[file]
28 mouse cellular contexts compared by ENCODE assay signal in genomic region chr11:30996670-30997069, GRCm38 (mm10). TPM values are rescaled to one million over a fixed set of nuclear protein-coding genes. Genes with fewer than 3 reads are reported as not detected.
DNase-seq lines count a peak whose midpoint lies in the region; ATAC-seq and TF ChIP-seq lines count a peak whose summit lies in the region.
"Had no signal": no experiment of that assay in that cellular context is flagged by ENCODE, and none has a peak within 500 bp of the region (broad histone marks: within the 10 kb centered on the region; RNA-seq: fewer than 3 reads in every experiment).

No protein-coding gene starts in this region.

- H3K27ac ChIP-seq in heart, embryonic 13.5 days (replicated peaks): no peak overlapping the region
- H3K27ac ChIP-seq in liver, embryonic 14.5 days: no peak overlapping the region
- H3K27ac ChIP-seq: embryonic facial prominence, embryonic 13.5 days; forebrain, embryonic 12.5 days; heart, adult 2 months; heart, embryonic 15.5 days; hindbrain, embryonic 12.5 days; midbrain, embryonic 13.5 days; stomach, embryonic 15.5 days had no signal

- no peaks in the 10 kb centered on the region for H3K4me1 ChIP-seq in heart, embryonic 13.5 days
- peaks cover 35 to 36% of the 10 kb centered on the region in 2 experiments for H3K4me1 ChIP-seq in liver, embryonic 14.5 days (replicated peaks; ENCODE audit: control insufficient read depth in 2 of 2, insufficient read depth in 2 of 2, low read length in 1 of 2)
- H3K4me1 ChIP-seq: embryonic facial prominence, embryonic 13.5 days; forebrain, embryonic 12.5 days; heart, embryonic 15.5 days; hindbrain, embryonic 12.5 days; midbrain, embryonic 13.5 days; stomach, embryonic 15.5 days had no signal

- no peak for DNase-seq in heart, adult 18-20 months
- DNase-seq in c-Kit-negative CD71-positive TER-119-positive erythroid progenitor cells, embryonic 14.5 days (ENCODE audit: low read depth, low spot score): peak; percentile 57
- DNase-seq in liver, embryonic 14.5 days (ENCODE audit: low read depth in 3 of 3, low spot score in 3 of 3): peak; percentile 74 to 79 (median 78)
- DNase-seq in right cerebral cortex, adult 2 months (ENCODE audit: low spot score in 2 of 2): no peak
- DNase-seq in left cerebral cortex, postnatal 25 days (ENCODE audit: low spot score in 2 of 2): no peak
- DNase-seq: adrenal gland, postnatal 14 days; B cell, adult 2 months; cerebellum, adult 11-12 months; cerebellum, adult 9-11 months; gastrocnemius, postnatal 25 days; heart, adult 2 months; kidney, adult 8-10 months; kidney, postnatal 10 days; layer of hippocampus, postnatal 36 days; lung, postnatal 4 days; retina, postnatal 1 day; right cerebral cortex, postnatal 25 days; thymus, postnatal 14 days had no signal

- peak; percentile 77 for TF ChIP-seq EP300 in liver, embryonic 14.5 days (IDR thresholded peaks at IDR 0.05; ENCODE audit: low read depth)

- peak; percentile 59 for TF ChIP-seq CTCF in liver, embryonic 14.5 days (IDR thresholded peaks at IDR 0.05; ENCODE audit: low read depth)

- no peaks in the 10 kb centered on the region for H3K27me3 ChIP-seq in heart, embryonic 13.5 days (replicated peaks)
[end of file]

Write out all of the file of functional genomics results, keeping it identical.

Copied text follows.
28 mouse cellular contexts compared by ENCODE assay signal in genomic region chr11:30996670-30997069, GRCm38 (mm10). TPM values are rescaled to one million over a fixed set of nuclear protein-coding genes. Genes with fewer than 3 reads are reported as not detected.
DNase-seq lines count a peak whose midpoint lies in the region; ATAC-seq and TF ChIP-seq lines count a peak whose summit lies in the region.
"Had no signal": no experiment of that assay in that cellular context is flagged by ENCODE, and none has a peak within 500 bp of the region (broad histone marks: within the 10 kb centered on the region; RNA-seq: fewer than 3 reads in every experiment).

No protein-coding gene starts in this region.

- H3K27ac ChIP-seq in heart, embryonic 13.5 days (replicated peaks): no peak overlapping the region
- H3K27ac ChIP-seq in liver, embryonic 14.5 days: no peak overlapping the region
- H3K27ac ChIP-seq: embryonic facial prominence, embryonic 13.5 days; forebrain, embryonic 12.5 days; heart, adult 2 months; heart, embryonic 15.5 days; hindbrain, embryonic 12.5 days; midbrain, embryonic 13.5 days; stomach, embryonic 15.5 days had no signal

- no peaks in the 10 kb centered on the region for H3K4me1 ChIP-seq in heart, embryonic 13.5 days
- peaks cover 35 to 36% of the 10 kb centered on the region in 2 experiments for H3K4me1 ChIP-seq in liver, embryonic 14.5 days (replicated peaks; ENCODE audit: control insufficient read depth in 2 of 2, insufficient read depth in 2 of 2, low read length in 1 of 2)
- H3K4me1 ChIP-seq: embryonic facial prominence, embryonic 13.5 days; forebrain, embryonic 12.5 days; heart, embryonic 15.5 days; hindbrain, embryonic 12.5 days; midbrain, embryonic 13.5 days; stomach, embryonic 15.5 days had no signal

- no peak for DNase-seq in heart, adult 18-20 months
- DNase-seq in c-Kit-negative CD71-positive TER-119-positive erythroid progenitor cells, embryonic 14.5 days (ENCODE audit: low read depth, low spot score): peak; percentile 57
- DNase-seq in liver, embryonic 14.5 days (ENCODE audit: low read depth in 3 of 3, low spot score in 3 of 3): peak; percentile 74 to 79 (median 78)
- DNase-seq in right cerebral cortex, adult 2 months (ENCODE audit: low spot score in 2 of 2): no peak
- DNase-seq in left cerebral cortex, postnatal 25 days (ENCODE audit: low spot score in 2 of 2): no peak
- DNase-seq: adrenal gland, postnatal 14 days; B cell, adult 2 months; cerebellum, adult 11-12 months; cerebellum, adult 9-11 months; gastrocnemius, postnatal 25 days; heart, adult 2 months; kidney, adult 8-10 months; kidney, postnatal 10 days; layer of hippocampus, postnatal 36 days; lung, postnatal 4 days; retina, postnatal 1 day; right cerebral cortex, postnatal 25 days; thymus, postnatal 14 days had no signal

- peak; percentile 77 for TF ChIP-seq EP300 in liver, embryonic 14.5 days (IDR thresholded peaks at IDR 0.05; ENCODE audit: low read depth)

- peak; percentile 59 for TF ChIP-seq CTCF in liver, embryonic 14.5 days (IDR thresholded peaks at IDR 0.05; ENCODE audit: low read depth)

- no peaks in the 10 kb centered on the region for H3K27me3 ChIP-seq in heart, embryonic 13.5 days (replicated peaks)